Your mom’s a slut. I just have to throw that out there. This isn’t going to be easy for either of us but we’re ripping off the band-aid, son.
The anger of a wronged man is vast and knowable. Vast, because they perceive that the world is pulling them down, their jobs, their women, their children, their obligations – it’s all one giant conspiracy to keep them low, down, trodden upon. These men never look to economics or class. No, that problem is too big. And so it is the immediate surrounds which are to blame.
Knowable because they rage online, in person, to friends, to family. Their rage comes in the form of fists, of Facebook posts, of picketing in the streets. They cannot be silent. Whatever grievance they have must be heard, tediously stretching out across the decades that make up their miserable lives.
Women rage, too, but they have the modesty to remain quiet about it.
In Derek Maine’s Pontoon Boat is in the Front Yard, the rage comes via a message sent from father to son. The son is 16, and his life has been hard. But this story is not about him. No, instead it is about the father and his wife, ex-wife, the woman for whom his rage knows no bounds. He airs his grievances to his son in explicit, detailed form, ostensibly wrapping them around the errors of the step-father, but this is not the entire truth. The father’s rage reaches back to when she was young, at school, and extends forward to now and into the future. This is a rage that will never be loosened.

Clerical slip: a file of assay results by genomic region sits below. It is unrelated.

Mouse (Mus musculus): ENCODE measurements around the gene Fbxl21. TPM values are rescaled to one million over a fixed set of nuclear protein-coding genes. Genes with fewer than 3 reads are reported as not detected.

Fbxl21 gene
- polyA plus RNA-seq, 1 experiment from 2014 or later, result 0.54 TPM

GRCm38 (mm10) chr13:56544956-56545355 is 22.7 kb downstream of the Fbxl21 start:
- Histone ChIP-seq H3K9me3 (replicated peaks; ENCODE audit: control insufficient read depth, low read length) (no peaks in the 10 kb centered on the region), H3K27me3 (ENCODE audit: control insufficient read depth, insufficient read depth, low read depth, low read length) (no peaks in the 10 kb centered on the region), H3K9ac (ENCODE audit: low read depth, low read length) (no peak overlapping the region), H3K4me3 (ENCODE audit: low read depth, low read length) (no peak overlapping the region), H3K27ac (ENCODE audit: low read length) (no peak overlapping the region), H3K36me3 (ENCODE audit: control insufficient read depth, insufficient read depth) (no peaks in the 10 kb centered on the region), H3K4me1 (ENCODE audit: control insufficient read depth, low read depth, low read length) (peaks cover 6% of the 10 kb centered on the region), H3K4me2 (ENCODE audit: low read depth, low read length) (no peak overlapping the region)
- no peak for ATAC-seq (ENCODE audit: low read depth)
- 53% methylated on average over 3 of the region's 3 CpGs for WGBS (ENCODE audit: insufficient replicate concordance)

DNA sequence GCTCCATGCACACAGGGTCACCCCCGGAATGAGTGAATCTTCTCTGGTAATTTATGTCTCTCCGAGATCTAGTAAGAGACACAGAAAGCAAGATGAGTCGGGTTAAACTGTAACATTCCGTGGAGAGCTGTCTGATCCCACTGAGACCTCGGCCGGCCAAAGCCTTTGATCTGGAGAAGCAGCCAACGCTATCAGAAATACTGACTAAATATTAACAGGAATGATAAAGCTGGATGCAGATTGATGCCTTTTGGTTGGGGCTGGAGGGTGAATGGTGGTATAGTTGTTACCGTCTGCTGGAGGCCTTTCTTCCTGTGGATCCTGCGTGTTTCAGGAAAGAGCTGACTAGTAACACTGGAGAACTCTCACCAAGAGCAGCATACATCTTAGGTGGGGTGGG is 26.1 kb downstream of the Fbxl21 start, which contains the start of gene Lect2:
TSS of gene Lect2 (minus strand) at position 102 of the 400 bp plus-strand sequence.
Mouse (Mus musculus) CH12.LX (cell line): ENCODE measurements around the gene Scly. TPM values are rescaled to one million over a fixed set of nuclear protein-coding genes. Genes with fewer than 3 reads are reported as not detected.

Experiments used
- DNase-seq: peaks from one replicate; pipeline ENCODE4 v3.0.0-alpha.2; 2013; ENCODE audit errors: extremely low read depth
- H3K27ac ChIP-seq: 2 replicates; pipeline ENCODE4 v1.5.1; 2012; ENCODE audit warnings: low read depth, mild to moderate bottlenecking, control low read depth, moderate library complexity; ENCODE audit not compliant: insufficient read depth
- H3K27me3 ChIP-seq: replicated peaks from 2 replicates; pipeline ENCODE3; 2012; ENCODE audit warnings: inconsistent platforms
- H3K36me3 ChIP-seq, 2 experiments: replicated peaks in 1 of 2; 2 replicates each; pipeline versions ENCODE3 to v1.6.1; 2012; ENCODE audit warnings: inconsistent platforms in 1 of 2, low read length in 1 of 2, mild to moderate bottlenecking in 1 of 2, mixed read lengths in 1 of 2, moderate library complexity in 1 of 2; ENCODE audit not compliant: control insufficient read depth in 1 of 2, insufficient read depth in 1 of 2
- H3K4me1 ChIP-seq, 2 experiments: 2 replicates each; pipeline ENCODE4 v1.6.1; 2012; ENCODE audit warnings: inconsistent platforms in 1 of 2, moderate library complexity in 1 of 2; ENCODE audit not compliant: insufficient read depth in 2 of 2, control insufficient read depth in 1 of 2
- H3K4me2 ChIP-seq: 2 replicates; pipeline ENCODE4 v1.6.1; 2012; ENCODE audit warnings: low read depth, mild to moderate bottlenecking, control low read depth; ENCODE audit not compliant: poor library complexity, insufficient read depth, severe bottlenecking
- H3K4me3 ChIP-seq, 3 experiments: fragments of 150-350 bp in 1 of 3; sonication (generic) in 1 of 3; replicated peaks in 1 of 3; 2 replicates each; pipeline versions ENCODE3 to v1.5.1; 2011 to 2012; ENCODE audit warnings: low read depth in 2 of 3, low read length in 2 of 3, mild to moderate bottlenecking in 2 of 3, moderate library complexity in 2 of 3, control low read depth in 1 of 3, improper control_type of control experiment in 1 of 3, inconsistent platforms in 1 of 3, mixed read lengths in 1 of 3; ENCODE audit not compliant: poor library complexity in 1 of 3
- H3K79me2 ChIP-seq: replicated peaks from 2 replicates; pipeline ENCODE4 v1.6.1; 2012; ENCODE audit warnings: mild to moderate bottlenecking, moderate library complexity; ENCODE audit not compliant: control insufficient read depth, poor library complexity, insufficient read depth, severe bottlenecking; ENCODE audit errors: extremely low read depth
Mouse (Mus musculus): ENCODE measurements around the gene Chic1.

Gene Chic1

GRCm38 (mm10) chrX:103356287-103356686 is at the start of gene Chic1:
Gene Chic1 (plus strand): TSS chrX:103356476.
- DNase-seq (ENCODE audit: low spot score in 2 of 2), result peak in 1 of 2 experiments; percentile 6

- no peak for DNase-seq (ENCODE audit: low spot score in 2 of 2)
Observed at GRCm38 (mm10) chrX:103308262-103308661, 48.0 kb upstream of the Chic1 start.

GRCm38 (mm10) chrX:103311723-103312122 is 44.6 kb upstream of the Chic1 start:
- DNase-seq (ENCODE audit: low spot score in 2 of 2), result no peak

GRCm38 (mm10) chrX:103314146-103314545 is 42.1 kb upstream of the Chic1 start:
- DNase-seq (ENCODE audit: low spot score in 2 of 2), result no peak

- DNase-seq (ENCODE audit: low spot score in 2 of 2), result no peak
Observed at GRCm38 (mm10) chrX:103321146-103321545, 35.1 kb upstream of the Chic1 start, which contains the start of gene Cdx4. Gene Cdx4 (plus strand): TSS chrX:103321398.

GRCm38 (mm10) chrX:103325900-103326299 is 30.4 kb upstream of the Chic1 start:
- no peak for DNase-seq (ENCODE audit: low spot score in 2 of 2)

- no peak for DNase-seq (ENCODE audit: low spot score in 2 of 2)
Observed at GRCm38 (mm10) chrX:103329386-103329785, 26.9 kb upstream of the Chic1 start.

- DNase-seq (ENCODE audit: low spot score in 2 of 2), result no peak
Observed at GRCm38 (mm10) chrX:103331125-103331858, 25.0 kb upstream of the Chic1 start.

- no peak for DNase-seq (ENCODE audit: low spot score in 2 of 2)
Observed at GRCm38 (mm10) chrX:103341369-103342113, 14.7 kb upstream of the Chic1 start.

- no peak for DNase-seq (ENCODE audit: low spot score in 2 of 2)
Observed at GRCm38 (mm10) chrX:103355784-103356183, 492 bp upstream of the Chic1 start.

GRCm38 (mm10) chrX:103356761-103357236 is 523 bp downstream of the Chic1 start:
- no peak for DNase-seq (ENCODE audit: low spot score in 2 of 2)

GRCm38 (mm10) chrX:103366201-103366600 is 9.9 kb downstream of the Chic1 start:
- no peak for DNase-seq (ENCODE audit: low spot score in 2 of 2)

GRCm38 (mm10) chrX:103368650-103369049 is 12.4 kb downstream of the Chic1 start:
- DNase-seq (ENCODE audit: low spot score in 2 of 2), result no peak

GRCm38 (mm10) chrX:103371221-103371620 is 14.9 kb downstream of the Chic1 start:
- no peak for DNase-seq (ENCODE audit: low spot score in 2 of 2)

The step-father, we learn, abuses the teenager, and at the end of the communication the father provides an answer to his son. A gun, in the boat. One squeeze of the trigger and the problems are over. I note grimly that here the father offloads the responsibility of solving his son’s horrific problems to the child himself. He will not pull the trigger – he will simply rage.
To his small credit, the father offers up a list of his own flaws, including that of violence against the mother. But this list is used as a method of showing that he isn’t as bad as the others.
In truth they are all rotten. Perhaps the son is not, but everyone else is a dark planet orbiting a fallen star.
Maine’s language is loose, and crude, and a touch too-heavy on the swearing. Just a touch. This message, however it is being communicated, is one of speech, streaming directly from the narrator in an out-pouring of anger. This works, the character is believable, but the length of the short piece is just about as long as I’d like to spend inside his mind. It’s exhaustive, and imagine living like that?
There are some shining bright spots. Twice, the narrator mentions spending time with his son, and here the tone is pleasant, even kind. It’s a nice balance, and shows that no matter how these men might hate the world, what they love, they love.
This strikes me as a very American story. This is not a criticism or a commendation. The ending involves violence, or at least, encouraging violence, and in a manner that I, as an Australia, perceive as close to uniquely American. The answer provided is not to run away, or change, or engage the authorities – it is violence. Violence, violence, violence.
The rage continues, the generations feed on one another, and in twenty years time this teenage boy will be saying something much the same to his own son, likely from jail, unquestionably full of his own inherited anger.